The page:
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Th17 cells in immunity and autoimmunity
  1. M Oukka
  1. Dr M Oukka, Center for Neurologic Diseases, Brigham and Women’s Hospital, Harvard Medical School, Boston, MA 02115, USA; moukka{at}rics.bwh.harvard.edu

Abstract

The primary function of Th17 cells appears to be the clearance of extracellular pathogens during infections. However, Th17 cells also promote inflammation and have been implicated in the pathogenesis of many experimental autoimmune diseases and human inflammatory conditions. Transforming growth factor β (TGFβ) is a critical differentiation factor for the generation of regulatory T (T-reg) cells, whereas the combination of interleukin 6 (IL6) and TGFβ induces the differentiation of pathogenic Th17 cells. Therefore, it is proposed that at the steady state (in the absence of any inflammatory stimuli), TGFβ, which is produced by various cells types including naturally occurring T-reg (nT-reg) cells, encourages the generation of induced T-reg (iT-reg) cells, which together with nT-reg cells keep autoreactive T cells under check. IL6, an acute phase protein produced by the activated immune system, inhibits the function of T-reg cells and instead promotes the differentiation of Th17 cells. Thus, IL6 plays a pivotal role in dictating the balance between the generation of T-reg and Th17 cells. This reciprocal relationship between T-reg and Th17 cells is further supported by the results obtained in IL6−/− mice, which show a severe defect in the generation of Th17 cells and increased numbers of T-reg cells in the peripheral repertoire.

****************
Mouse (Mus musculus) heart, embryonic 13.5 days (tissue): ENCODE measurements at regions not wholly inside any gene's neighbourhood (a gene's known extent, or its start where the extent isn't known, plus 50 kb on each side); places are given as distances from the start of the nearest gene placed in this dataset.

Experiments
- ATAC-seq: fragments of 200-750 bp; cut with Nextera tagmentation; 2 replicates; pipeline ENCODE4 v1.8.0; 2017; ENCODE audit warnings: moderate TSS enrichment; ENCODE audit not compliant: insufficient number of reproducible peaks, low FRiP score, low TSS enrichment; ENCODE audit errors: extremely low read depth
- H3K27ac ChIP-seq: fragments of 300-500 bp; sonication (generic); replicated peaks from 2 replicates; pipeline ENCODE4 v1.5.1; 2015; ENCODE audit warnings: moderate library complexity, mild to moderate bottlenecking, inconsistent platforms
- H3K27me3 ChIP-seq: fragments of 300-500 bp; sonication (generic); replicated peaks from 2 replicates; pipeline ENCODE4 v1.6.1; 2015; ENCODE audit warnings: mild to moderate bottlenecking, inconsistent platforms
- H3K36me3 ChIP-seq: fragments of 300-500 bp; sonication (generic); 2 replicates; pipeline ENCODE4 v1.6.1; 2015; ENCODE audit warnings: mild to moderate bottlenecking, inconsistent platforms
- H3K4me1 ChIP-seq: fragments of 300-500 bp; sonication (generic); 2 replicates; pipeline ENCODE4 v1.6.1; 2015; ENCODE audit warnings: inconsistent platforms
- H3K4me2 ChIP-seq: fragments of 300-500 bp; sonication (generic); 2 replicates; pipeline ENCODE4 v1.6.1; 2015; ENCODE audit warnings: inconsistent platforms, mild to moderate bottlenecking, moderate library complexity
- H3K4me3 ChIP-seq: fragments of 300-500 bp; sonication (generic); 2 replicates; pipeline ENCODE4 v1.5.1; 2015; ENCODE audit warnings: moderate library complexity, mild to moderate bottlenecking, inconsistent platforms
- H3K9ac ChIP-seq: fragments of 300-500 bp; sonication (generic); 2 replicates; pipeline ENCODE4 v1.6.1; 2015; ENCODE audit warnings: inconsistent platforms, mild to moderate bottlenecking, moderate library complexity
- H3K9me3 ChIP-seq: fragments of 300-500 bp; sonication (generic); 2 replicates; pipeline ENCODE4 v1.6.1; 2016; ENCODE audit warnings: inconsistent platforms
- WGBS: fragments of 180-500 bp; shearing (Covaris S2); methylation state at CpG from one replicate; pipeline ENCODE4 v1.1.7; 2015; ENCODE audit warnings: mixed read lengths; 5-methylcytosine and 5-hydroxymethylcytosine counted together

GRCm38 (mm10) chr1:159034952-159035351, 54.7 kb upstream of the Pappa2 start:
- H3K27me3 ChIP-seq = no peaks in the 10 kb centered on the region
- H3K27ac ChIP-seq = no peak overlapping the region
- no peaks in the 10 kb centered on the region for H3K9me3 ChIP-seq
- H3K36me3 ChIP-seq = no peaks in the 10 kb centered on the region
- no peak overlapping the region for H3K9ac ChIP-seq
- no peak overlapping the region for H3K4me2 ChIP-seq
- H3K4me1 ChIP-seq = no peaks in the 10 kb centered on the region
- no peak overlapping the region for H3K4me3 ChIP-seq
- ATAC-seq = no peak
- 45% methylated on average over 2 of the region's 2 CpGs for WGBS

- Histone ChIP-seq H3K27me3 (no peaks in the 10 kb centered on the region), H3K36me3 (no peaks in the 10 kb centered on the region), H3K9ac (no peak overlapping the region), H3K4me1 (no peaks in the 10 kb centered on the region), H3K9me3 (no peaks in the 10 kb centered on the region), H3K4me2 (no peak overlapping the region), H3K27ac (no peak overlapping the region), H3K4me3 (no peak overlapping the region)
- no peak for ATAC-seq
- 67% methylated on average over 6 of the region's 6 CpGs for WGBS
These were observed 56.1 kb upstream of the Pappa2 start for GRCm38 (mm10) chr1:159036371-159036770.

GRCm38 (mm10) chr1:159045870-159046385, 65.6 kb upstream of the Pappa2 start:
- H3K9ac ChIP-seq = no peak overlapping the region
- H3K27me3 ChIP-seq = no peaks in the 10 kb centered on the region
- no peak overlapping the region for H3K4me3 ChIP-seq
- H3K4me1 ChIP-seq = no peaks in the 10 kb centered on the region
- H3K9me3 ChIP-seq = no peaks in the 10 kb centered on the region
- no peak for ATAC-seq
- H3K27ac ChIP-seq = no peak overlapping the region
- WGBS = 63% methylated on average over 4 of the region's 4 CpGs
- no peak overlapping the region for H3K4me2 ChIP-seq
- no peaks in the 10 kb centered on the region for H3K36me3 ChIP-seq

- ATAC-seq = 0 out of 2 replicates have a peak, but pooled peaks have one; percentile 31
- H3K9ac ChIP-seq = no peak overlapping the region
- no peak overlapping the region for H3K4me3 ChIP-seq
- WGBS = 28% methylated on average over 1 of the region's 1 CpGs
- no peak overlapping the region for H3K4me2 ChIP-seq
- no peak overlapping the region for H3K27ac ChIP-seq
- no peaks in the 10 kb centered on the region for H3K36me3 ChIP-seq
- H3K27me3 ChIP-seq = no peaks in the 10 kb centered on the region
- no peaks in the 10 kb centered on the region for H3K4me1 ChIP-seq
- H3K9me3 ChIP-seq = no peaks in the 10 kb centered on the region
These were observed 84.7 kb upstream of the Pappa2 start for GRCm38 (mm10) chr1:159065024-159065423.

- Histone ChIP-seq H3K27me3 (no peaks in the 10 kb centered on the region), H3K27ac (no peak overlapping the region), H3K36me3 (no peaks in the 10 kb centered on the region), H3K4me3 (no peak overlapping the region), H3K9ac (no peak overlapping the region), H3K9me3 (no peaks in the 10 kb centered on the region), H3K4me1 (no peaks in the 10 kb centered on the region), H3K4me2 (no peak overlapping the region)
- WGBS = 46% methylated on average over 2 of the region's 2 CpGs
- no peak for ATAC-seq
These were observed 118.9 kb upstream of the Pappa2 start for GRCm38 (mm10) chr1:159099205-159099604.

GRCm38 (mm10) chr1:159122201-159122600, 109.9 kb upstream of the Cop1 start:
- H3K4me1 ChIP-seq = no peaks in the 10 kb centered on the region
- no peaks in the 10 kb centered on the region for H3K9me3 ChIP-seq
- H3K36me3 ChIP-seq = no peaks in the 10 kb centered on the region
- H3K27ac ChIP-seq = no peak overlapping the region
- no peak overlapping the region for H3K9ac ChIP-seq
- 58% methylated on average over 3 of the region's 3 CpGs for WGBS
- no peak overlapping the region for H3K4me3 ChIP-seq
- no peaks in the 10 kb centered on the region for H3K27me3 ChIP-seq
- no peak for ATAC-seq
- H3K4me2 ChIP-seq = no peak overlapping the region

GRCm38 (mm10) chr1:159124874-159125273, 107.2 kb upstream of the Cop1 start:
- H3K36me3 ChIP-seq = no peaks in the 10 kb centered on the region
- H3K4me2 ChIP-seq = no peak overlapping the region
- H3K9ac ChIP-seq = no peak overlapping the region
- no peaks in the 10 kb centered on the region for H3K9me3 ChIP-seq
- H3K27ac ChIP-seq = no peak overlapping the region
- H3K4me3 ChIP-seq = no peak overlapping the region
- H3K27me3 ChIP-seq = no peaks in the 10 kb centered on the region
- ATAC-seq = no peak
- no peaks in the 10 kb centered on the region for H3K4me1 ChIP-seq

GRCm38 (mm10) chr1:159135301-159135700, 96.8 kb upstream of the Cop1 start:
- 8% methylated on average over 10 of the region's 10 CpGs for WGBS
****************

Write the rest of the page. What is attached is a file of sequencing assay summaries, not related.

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Footnotes

  • Competing interests: None.

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